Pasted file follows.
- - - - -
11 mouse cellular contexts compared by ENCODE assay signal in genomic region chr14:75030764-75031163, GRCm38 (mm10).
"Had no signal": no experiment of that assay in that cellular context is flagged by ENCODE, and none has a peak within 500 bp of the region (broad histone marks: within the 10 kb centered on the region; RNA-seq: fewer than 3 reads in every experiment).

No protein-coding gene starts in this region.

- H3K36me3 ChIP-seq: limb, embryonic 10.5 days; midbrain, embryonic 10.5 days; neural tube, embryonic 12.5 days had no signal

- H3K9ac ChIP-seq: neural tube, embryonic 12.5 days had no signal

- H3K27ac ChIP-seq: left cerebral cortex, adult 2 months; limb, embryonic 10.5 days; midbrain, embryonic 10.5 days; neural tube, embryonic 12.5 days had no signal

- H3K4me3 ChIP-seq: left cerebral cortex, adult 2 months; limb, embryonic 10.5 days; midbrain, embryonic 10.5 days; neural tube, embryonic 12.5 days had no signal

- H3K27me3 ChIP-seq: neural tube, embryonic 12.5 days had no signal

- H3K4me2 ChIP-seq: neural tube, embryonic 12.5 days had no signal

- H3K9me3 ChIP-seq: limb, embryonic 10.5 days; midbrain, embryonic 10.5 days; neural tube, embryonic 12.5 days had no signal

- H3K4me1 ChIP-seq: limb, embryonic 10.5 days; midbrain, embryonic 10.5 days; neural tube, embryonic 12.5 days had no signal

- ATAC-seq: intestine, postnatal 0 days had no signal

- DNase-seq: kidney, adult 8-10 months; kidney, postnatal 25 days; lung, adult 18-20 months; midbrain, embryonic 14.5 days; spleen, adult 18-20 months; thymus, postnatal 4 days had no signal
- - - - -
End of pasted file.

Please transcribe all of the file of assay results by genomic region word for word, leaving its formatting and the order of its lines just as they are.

11 mouse cellular contexts compared by ENCODE assay signal in genomic region chr14:75030764-75031163, GRCm38 (mm10).
"Had no signal": no experiment of that assay in that cellular context is flagged by ENCODE, and none has a peak within 500 bp of the region (broad histone marks: within the 10 kb centered on the region; RNA-seq: fewer than 3 reads in every experiment).

No protein-coding gene starts in this region.

- H3K36me3 ChIP-seq: limb, embryonic 10.5 days; midbrain, embryonic 10.5 days; neural tube, embryonic 12.5 days had no signal

- H3K9ac ChIP-seq: neural tube, embryonic 12.5 days had no signal

- H3K27ac ChIP-seq: left cerebral cortex, adult 2 months; limb, embryonic 10.5 days; midbrain, embryonic 10.5 days; neural tube, embryonic 12.5 days had no signal

- H3K4me3 ChIP-seq: left cerebral cortex, adult 2 months; limb, embryonic 10.5 days; midbrain, embryonic 10.5 days; neural tube, embryonic 12.5 days had no signal

- H3K27me3 ChIP-seq: neural tube, embryonic 12.5 days had no signal

- H3K4me2 ChIP-seq: neural tube, embryonic 12.5 days had no signal

- H3K9me3 ChIP-seq: limb, embryonic 10.5 days; midbrain, embryonic 10.5 days; neural tube, embryonic 12.5 days had no signal

- H3K4me1 ChIP-seq: limb, embryonic 10.5 days; midbrain, embryonic 10.5 days; neural tube, embryonic 12.5 days had no signal

- ATAC-seq: intestine, postnatal 0 days had no signal

- DNase-seq: kidney, adult 8-10 months; kidney, postnatal 25 days; lung, adult 18-20 months; midbrain, embryonic 14.5 days; spleen, adult 18-20 months; thymus, postnatal 4 days had no signal